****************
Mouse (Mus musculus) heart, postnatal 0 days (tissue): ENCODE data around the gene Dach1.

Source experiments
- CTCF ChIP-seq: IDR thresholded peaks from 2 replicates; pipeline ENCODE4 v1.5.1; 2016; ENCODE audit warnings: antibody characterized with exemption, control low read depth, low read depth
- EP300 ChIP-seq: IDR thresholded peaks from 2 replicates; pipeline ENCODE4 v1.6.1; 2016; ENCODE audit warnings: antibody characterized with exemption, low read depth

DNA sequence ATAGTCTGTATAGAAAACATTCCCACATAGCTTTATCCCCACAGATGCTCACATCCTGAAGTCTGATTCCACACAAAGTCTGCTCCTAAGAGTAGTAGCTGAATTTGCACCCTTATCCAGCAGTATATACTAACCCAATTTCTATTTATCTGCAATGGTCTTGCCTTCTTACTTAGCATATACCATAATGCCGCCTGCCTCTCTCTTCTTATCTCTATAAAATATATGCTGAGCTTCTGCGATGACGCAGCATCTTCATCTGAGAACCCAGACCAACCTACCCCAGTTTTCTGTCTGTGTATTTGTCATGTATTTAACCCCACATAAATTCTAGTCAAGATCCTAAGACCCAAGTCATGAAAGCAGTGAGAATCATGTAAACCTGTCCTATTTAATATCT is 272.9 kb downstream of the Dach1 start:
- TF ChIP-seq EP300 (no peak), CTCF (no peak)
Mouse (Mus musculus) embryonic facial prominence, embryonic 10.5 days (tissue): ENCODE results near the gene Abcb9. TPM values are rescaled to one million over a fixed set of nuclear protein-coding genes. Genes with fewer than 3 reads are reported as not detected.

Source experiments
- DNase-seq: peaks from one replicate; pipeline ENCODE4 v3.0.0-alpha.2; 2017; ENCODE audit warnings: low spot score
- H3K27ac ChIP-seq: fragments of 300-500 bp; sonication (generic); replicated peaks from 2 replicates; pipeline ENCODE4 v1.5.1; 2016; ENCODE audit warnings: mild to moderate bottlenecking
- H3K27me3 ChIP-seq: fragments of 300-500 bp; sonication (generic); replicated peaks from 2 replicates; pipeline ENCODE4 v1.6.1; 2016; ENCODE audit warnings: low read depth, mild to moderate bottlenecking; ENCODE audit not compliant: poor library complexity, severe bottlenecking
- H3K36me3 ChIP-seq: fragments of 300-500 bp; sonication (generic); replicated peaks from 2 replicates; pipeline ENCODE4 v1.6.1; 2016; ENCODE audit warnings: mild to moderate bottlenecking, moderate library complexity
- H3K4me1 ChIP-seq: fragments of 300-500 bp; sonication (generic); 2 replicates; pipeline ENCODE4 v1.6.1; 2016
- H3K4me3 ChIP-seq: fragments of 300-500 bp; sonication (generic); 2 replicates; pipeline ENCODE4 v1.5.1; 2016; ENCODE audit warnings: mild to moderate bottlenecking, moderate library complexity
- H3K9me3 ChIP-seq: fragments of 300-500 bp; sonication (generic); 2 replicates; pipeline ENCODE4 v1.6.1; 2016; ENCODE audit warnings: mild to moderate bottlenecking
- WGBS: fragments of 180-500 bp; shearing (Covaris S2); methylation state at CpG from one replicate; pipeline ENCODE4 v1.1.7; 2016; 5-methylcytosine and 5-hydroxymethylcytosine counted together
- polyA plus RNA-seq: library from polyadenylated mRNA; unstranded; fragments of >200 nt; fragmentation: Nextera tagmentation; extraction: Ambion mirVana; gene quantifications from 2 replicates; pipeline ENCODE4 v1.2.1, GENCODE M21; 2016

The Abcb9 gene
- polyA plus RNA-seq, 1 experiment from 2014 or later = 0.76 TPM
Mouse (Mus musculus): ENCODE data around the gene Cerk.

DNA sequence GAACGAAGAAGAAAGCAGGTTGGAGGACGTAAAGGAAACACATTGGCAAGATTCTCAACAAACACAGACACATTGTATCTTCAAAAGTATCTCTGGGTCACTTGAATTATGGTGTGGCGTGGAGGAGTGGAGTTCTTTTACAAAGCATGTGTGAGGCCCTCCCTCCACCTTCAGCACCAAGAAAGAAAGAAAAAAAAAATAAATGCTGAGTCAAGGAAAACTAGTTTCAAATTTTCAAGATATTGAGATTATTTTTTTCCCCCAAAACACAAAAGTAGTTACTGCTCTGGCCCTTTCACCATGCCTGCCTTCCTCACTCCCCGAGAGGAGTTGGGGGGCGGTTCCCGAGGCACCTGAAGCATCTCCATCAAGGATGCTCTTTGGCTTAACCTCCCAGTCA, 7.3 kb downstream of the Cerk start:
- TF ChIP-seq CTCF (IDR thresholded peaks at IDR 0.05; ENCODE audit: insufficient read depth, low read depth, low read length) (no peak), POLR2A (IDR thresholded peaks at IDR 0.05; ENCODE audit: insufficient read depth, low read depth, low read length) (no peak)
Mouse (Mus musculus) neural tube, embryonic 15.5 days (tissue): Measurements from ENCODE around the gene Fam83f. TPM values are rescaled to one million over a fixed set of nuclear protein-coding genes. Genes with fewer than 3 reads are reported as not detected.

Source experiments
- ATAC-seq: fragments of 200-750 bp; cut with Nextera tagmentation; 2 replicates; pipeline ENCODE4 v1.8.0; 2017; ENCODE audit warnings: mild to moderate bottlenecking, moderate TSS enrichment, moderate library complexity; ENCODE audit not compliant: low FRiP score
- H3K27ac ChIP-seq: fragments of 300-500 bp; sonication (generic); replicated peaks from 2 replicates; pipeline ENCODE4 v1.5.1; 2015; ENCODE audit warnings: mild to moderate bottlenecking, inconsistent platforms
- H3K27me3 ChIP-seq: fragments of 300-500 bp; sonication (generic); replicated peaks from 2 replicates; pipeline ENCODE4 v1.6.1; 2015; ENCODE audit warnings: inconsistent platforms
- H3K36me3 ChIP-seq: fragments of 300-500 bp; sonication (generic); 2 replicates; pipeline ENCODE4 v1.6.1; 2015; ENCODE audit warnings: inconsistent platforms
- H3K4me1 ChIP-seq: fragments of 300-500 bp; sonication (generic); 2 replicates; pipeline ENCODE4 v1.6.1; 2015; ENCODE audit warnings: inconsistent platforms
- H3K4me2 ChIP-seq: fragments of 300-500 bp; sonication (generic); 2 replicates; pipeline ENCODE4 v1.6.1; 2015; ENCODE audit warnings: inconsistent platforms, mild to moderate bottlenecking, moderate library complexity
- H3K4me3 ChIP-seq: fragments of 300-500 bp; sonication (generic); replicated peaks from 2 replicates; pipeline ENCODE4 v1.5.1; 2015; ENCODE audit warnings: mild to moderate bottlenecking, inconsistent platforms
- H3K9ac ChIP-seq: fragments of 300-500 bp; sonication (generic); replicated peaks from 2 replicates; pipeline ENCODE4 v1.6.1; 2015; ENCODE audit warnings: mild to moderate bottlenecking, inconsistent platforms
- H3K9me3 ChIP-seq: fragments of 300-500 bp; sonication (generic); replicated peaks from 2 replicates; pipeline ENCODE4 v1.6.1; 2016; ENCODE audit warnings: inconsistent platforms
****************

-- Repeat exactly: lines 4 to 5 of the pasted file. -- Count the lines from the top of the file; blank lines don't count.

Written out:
- EP300 ChIP-seq: IDR thresholded peaks from 2 replicates; pipeline ENCODE4 v1.6.1; 2016; ENCODE audit warnings: antibody characterized with exemption, low read depth

DNA sequence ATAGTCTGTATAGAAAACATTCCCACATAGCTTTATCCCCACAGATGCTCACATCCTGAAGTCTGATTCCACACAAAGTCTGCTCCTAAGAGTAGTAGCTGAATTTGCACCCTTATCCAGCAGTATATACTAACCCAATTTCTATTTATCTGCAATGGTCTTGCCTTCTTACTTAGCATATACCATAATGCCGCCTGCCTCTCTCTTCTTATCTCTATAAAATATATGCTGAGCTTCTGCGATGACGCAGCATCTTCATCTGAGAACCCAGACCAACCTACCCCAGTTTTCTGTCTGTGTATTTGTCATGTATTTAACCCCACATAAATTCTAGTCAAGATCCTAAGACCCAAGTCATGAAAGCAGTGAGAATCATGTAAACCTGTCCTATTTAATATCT is 272.9 kb downstream of the Dach1 start: